So here I am in the town that I remember from the late 1980s and several years back when I lived here, in the rough part of Spencer, and saw its really poor people and tried to help. I tried to get a Food Hub started in Spencer and went to Congressman Jim McGovern’s office to see if we could get a Food Hub built in town. No luck. I went to another pol to see if we could get a community garden planted where some hoped to pour a parking lot. The parking lot peeps won. I went to Spencer Town Hall to demand that more polling places be set up in town so the poor and people in wheelchairs wouldn’t have to walk or roll to Town Hall to vote in the sleet and snow, like I’d seen them do when I voted in our recent town election. I went to Congressman Jim McGovern’s office again and told his toady Seth: Spencer is a physically BIG town. Only the middle class with their cars can make it to Town Hall to vote every election. You should see what I saw! All these people in their wheelchairs or using canes going to town hall to vote in the sleet! Awful. How many stayed home in the storm?! Why not put a polling station in the public housing complex where a few hundred folks live? Why not in a seniors apartment complex, too? No go. Voter Suppression wasn’t mentioned back then. But now we have the words – Voter Suppression – and that is what it was. I could go on: the Spencer people nice, real … and stoic. The blue collar town had lost most of its blue collar jobs. The schools were inadequate, almost losing state accreditation…but it didn’t matter to Town Hall if the majority of Spencer kiddos weren’t “ready” for the Kindergarten or that hunger was a big issue here. The politically connected and old timers were doing ok in their homes in the country. Why rock the boat? Who cares if teenagers were walking the streets in fuzzy slippers in January? Poverty didn’t count because the poor didn’t vote.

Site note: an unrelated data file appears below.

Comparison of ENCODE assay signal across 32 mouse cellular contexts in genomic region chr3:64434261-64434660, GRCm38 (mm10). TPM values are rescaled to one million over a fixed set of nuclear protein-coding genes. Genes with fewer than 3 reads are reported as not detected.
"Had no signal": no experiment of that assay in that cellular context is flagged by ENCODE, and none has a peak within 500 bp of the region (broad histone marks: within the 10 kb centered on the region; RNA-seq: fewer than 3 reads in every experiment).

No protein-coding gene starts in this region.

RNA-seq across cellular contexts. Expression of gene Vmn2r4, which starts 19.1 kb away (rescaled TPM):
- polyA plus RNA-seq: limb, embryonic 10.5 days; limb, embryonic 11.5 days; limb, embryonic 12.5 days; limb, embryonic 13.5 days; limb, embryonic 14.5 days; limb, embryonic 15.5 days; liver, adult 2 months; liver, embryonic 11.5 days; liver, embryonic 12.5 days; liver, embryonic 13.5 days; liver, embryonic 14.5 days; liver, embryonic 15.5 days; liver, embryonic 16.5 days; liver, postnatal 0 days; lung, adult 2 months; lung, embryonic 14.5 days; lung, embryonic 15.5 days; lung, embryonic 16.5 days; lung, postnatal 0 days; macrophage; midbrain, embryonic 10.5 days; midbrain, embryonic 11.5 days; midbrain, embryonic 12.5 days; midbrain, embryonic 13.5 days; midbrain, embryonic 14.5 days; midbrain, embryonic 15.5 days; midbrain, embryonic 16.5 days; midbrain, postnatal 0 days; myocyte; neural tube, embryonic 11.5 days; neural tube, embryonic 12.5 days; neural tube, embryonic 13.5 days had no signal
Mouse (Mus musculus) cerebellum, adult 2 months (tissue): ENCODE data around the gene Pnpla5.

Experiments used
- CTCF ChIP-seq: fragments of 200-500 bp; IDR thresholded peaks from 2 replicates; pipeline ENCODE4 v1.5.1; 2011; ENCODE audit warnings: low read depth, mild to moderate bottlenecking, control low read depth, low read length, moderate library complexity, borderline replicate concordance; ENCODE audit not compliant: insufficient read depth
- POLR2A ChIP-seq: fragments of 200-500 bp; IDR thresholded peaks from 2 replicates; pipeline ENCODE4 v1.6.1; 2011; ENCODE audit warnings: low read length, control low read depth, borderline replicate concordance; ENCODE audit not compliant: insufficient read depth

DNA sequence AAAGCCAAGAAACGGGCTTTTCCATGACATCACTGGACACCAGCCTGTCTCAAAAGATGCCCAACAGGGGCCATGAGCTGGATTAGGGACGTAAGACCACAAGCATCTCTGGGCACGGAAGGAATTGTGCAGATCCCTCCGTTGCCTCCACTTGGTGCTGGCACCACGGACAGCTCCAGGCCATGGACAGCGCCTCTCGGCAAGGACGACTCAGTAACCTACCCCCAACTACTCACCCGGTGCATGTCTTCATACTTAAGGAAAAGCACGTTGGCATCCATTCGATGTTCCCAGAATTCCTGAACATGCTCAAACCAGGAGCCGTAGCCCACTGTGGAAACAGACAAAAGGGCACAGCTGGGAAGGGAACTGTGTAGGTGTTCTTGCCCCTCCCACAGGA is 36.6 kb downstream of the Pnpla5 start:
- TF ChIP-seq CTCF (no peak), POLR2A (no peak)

Poor Jett peed!

So, here we are, decades later – in Spencer again!!! This morning Jett, Lilac and me – stuck in our building elevator. For an hour! Jett has already peed in the elevator. I have the bags of garbage earmarked for the dumpster outside but they’re here in the elevator with us and things are starting to get stinky. My heart is starting to pinch, too, and I am getting warm. The dogs are ok, but I am starting to panic.

The bags of garbage, Dumpster ready!

The Spencer police and fire department are here. Love the Spencer firemen. They rescued me when I fell and broke my wrist outside the building – they iced my wrist, put a splint on it, made a homemade sling, gave me a bottle of water and stayed right with me as WE WAITED 45 MINUTES FOR AN AMBULANCE TO COME (Spencer area has like two ambulances and the selectmen refuse to buy another ambulance for the town). When I was loaded into the ambulance, the two Spencer firemen looked in on me, worried, like two mother hens! … This morning a few Spencer firemen were outside my elevator, and the Spencer cop was serious. My landlord was on the cell phone with me trying to be compassionate. He called the elevator company and they were en route.


If you’ve never been stuck in an elevator: the first 10 minutes are spent trying to push, pry open the doors. I got the first set of doors open but not the second. The next 10 minutes are spent making calls …to everybody. Fire department, landlord…etc etc. Then the rest of the time you worry about oxygen and, wow, it’s getting warm in here. Finally, you pry open the inside doors for an inch of oxygen, fresh air. The building manager gal is here with her baby trying to comfort us. The baby has a preternaturally round head – like a little pumpkin! You thank God you can see him and humanity through the crack in the elevator doors. You pray Jett and Lilac – or you – don’t have to take a poop.


Everyone seems to care, outside the elevator. Everyone is trying. Except for the bureaucrats at Spencer Town Hall. You make that phone call and ask to speak to someone in the code or building department…any one with a bit of knowledge. You’re blown off. “That’s not our building,” the lady tells me, curtly. Almost rudely.


If it’s Spencer, maybe not. Just look across Main Street from where our building sits – the Mexicali restaurant building. There sits a huge grey behemoth of a building with busted windows galore, abandoned. Downtown’s haunted house. The landlord died and his ancient wife is doing nothing to keep it up. I hear the town’s homeless live there. I’ve seen the good Spencer firemen parked outside that old building in the early morning. Did someone OD?

So, of course, no one can or will help me at Town Hall. I press the secretary for solutions. She tells me there’s a State of Massachusetts number I can call. But she can’t find it. Neither can anyone else at the Spencer Town Hall.

The view this a.m.

Finally, 25 minutes later, I’m sprung from the elevator and my dogs are champing at the bit for their a.m. walk out in the yard. I persist. I ask the elevator guy: didn’t the town hall bureaucrats have any capability?